Just some thoughts on the eleventh edition of the Triennale Design Museum. With a premise: before giving any judgment, it would be better to visit it, as the images and stories spread everywhere can not fully explain the research behind this eleventh edition.

First of all, the title: : “Storie. Il design italiano” (Stories. Italian design). Sedimented and spread over the years, the culture of the project has been transformed into a “culture of the product”. With the conviction (unfortunately widespread) that a product can speak for itself, can sell itself, can be presented free of all that is around a product. The President of the Triennale, Stefano Boeri, during the press conference highlighted how the history of Italian design is an interweaving of stories: designers and visionary entrepreneurs, who together have developed revolutionary products. These could be joined by equally visionary retailers; and the decisive role played by communication, whose segment in the exhibition/museum could also have been expanded, should not be overlooked. The proliferation of magazines on analysis, criticism, proposing design-oriented products to the general public has contributed a great deal to spreading the new culture, making it a global phenomenon.


Triennale Design Museum, 11th edition.

Yet history, in that exhibition, reads little. It is true that there is a section where the communication is illustrated, and a section – very interesting – with the figures, but, so organized and broken up, it is not perceived by the public. It’s nice that the Soft Big Easy, designed by Ron Arad and manufactured by Moroso is one of the icons of Italian design, but if an exhibition is called “Stories”, perhaps it would have been nice to see a history. The story of a metal prototype forged in a blacksmith workshop in London, with Patrizia Moroso going to London and looking for it, convincing her brother to make a prototype, and then put it in his catalog, investing time, money and taking a risk. Know how many have sold, and how much it has meant, in terms of real turnover and image return, for the company. How much it took to find the right equipment, how much it took to invest in communication to bring it to market, and even how long it took. Industry experts and insiders, when they see icons – puff, uff, always the usual. But does everyone really know that the Superleggera required around eight years of development to be finally ready for the market? Or that the Up series has been one of the first examples of the  “flat pack”?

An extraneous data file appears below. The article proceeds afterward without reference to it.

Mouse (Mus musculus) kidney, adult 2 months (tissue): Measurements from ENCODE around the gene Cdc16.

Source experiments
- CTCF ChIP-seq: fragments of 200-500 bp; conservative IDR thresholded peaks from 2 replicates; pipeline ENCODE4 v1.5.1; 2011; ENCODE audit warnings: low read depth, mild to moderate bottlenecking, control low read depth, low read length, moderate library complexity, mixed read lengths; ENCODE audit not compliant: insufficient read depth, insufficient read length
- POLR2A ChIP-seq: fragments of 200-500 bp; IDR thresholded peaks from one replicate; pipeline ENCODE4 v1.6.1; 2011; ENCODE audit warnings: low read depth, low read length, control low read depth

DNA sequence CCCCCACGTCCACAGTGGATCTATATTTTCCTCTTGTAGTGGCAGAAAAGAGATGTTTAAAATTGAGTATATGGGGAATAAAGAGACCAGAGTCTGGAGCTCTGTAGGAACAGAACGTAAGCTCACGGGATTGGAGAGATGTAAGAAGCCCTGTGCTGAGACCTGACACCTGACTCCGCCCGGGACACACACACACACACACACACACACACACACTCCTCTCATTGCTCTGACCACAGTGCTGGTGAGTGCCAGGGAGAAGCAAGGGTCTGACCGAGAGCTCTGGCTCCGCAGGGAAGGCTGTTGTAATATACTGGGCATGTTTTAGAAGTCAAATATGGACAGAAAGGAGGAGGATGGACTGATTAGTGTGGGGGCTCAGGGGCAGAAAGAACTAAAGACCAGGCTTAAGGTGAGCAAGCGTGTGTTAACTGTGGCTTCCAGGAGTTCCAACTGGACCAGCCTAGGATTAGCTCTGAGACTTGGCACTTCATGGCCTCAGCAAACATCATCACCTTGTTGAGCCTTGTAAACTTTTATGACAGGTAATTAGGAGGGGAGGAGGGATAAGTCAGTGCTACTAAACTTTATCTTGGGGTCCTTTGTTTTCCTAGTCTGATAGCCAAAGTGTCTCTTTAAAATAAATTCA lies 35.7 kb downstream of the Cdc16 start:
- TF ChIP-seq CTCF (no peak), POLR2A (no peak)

Torso armchair, by Paolo Deganello for Cassina, 1982; First chair, by Michele De Lucchi for Memphis, 1983, and Carlton bookcase, by Ettore Sottsass, 1980; and a Fiat Panda.

In Italy, we take it for granted that everyone knows the story, but that’s not the case. Therefore, precisely because a Design Museum is not an Art Museum, it would be nice to see the stories told in full.
How? Contemporary communication leaves you spoilt for choice: a site that tells the icons connected to the exhibition, for example, the most trivial thing you can think of. A videomapping with the stories, which are also visible online. Even the section dedicated to sports and technology, which is interesting, is in the end a little aseptic, unexplained, always taken for granted.
Of course, it is a speech that goes decisively against the tide, today that instead everything tends to be summed up in “pills”. You think “story” and already prefigure yourself boredom.
Maybe, or maybe people read and look, as long as there is something to read and look at. And Italian design, in spite of its worldwide fame and what we are talking about, still has a lot to tell. Of course, a museum is not a school, of course, nobody asks. But it is curious that the Design Museum itself is still not able to use design in the most efficient way, to communicate itself. (Roberta Mutti)

Triennale Design Museum, XI edition. Ideation and direction Silvia Annichiarico, curated by Chiara Alessi, Maddalena Dalla Mura, Manolo De Giorgi, Vanni Pasca, Raimonda Riccini. Allestimento di Calvi Brambilla. Graphic project: Leonardo Sonnoli.

Falkland pendant lamp, designed by Bruno Munari in 1964, I Componibili, by Anna Castelli Ferrieri for Kartell, 1967.